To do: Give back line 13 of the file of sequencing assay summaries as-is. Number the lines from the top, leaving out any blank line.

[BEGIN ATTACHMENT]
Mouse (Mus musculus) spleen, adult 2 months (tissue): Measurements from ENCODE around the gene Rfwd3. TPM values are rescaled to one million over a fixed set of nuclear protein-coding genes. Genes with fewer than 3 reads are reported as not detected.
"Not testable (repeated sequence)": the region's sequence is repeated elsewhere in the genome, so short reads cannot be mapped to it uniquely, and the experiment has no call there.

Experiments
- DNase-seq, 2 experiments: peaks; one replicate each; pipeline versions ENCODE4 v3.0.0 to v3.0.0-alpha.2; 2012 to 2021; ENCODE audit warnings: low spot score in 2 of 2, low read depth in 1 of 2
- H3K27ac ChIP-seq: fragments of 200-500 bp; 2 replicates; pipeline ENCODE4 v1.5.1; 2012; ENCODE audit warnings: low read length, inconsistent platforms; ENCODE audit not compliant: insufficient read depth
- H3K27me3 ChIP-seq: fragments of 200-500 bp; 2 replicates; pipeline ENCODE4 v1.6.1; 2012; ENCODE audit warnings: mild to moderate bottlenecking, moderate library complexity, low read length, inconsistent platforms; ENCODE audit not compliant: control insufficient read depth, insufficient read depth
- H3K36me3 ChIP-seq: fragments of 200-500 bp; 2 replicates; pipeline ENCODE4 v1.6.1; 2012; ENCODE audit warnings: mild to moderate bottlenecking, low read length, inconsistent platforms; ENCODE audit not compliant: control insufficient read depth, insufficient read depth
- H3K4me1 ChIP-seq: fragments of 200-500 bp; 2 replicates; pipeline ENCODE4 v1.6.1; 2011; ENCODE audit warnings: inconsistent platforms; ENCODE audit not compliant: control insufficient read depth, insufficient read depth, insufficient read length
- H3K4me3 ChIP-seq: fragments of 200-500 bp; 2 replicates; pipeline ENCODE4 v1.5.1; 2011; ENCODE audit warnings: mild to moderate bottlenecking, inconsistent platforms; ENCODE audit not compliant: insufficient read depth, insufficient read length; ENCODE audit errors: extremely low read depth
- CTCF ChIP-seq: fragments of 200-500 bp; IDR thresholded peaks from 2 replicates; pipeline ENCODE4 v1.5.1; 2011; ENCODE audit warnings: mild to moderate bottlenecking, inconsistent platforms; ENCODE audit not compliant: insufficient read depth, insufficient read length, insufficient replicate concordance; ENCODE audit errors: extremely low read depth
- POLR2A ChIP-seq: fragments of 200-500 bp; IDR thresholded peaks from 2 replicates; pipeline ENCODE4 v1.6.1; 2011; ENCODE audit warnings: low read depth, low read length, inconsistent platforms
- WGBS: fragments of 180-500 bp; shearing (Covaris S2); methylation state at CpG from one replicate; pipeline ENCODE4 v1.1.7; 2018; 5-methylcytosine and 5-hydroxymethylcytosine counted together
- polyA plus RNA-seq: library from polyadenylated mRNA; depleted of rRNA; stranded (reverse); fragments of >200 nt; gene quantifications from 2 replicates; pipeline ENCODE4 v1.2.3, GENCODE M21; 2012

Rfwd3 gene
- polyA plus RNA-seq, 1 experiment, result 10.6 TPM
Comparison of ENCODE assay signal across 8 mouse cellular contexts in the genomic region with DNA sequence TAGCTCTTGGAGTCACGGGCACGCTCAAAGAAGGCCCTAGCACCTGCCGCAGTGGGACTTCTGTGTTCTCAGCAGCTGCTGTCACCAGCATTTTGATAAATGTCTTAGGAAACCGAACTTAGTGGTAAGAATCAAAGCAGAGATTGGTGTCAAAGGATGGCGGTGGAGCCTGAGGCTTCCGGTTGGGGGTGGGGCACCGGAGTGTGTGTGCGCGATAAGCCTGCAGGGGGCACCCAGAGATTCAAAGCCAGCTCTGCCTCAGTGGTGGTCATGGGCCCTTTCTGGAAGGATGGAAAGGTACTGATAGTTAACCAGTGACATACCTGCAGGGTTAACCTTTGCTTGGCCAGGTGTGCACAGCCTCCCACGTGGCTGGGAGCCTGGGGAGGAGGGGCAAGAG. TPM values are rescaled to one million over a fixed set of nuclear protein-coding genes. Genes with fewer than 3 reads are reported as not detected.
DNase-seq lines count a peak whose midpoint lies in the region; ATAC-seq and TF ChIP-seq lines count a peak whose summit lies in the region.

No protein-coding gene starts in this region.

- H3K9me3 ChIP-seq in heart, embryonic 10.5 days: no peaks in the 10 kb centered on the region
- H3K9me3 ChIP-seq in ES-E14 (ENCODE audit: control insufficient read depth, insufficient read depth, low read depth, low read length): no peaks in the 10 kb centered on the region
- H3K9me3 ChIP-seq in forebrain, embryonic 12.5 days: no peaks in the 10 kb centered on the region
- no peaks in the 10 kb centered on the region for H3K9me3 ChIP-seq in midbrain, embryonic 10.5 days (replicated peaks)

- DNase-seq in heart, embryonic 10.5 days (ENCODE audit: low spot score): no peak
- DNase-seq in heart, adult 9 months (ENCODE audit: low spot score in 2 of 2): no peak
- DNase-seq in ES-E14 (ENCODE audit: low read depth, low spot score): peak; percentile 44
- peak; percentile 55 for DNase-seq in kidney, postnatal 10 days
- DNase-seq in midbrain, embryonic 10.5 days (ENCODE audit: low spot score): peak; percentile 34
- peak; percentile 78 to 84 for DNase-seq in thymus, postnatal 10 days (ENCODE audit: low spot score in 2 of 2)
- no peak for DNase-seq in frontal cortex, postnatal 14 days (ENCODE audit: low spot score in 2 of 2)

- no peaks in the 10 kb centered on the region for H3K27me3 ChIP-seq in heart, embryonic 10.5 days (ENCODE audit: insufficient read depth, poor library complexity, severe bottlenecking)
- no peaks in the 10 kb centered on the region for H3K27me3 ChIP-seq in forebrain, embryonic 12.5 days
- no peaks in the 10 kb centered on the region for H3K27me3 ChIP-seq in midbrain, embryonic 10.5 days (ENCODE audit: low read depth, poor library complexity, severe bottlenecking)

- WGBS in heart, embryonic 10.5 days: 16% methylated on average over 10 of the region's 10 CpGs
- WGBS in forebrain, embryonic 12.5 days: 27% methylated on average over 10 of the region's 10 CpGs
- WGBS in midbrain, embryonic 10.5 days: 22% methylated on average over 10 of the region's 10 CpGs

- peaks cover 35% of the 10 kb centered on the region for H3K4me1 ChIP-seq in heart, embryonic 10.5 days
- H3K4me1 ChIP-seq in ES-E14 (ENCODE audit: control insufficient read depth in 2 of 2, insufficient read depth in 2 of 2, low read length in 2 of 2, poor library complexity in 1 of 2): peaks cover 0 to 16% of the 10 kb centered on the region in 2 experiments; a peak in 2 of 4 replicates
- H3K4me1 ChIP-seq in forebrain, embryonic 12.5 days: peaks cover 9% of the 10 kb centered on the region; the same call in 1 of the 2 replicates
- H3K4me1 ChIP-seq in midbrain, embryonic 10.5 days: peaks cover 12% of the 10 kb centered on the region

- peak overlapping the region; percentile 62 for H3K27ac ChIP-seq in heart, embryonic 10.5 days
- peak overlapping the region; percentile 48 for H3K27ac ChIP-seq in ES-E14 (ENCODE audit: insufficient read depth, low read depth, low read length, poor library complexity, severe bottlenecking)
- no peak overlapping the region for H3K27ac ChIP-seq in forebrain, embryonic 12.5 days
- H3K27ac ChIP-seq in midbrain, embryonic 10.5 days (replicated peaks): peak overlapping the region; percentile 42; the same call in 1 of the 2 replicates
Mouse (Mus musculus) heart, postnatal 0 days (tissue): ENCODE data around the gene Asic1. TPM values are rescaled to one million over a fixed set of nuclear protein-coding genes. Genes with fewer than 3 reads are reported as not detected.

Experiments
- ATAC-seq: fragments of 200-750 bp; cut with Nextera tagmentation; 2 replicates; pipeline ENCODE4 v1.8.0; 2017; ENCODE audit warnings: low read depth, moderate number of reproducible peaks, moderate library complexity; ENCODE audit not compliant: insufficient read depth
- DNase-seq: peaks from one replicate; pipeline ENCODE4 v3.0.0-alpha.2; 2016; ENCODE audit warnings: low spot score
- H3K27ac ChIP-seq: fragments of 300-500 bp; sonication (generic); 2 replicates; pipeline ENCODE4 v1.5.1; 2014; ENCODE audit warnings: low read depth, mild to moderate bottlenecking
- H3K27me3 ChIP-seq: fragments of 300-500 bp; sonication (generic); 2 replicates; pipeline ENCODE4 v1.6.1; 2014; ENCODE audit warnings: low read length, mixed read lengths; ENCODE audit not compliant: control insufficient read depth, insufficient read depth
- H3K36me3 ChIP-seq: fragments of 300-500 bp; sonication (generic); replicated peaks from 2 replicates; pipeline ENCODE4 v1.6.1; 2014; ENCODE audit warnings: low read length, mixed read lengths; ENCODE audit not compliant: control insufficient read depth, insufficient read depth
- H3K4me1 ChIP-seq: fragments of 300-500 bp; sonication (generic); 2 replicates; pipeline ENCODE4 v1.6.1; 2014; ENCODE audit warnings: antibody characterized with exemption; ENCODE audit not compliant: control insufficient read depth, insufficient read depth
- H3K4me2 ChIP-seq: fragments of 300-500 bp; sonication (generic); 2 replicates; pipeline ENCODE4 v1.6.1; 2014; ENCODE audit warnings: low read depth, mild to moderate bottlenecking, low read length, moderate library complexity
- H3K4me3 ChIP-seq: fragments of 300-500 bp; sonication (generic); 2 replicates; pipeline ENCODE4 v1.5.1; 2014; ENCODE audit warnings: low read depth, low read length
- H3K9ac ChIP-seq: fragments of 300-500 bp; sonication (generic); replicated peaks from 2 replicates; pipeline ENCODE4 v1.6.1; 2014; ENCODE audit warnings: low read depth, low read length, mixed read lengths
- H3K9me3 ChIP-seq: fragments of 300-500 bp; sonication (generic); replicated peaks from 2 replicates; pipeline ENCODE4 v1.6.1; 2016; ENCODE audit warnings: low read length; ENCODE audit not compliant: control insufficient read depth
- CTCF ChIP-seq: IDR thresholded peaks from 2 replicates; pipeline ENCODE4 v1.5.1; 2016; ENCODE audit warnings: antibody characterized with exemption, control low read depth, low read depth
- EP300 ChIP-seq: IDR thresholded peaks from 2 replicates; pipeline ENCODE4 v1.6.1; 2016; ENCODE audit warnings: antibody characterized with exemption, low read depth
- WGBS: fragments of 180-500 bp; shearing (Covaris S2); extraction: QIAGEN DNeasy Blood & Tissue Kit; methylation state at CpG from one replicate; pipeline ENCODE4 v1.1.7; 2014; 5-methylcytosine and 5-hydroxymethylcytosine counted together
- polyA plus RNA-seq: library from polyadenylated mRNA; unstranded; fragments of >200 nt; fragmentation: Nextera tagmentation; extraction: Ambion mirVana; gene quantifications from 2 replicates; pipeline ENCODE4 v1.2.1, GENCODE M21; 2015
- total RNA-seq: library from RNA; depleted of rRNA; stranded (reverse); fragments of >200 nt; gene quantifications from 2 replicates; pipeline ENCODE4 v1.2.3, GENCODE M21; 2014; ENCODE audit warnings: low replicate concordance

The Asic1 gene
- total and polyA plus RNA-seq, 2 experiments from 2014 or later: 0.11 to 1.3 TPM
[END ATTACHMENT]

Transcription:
- polyA plus RNA-seq: library from polyadenylated mRNA; depleted of rRNA; stranded (reverse); fragments of >200 nt; gene quantifications from 2 replicates; pipeline ENCODE4 v1.2.3, GENCODE M21; 2012